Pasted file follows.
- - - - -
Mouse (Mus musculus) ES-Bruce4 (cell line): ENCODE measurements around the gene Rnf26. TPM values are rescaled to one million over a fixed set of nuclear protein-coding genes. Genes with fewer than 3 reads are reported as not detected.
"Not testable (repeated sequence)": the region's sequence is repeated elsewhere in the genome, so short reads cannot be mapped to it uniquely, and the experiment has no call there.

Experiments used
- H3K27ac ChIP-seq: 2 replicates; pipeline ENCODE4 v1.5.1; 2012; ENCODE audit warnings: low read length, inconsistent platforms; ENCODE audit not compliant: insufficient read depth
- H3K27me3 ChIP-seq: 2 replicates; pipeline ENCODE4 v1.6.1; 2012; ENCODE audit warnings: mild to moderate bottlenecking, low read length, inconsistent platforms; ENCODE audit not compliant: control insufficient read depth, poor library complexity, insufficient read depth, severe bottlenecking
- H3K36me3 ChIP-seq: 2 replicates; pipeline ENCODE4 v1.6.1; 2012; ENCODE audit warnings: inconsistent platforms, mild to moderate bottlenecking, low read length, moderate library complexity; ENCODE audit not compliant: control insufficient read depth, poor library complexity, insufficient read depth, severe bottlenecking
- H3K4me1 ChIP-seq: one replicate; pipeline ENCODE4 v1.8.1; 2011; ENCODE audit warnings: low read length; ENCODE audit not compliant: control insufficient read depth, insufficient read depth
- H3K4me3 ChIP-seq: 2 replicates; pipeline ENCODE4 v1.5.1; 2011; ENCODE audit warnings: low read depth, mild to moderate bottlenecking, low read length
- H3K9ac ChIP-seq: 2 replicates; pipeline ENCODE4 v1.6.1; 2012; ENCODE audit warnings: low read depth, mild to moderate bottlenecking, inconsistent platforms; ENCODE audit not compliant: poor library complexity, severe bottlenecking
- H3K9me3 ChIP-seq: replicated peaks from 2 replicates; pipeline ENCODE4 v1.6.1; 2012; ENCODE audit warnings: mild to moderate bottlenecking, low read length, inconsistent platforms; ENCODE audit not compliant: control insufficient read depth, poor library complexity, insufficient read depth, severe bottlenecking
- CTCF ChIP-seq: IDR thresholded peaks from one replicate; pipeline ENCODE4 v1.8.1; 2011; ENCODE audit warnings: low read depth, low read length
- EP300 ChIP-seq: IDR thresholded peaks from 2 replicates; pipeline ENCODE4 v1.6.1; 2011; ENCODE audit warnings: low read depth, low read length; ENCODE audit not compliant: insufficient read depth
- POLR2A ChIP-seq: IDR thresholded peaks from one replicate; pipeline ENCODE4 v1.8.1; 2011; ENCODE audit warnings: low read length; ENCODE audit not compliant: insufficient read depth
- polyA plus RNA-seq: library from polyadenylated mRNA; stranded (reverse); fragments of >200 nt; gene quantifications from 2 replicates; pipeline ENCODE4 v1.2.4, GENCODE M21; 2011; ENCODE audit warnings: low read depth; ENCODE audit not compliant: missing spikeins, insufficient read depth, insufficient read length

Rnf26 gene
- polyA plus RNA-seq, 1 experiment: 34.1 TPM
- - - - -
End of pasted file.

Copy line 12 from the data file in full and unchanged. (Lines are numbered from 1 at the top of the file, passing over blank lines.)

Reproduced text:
- EP300 ChIP-seq: IDR thresholded peaks from 2 replicates; pipeline ENCODE4 v1.6.1; 2011; ENCODE audit warnings: low read depth, low read length; ENCODE audit not compliant: insufficient read depth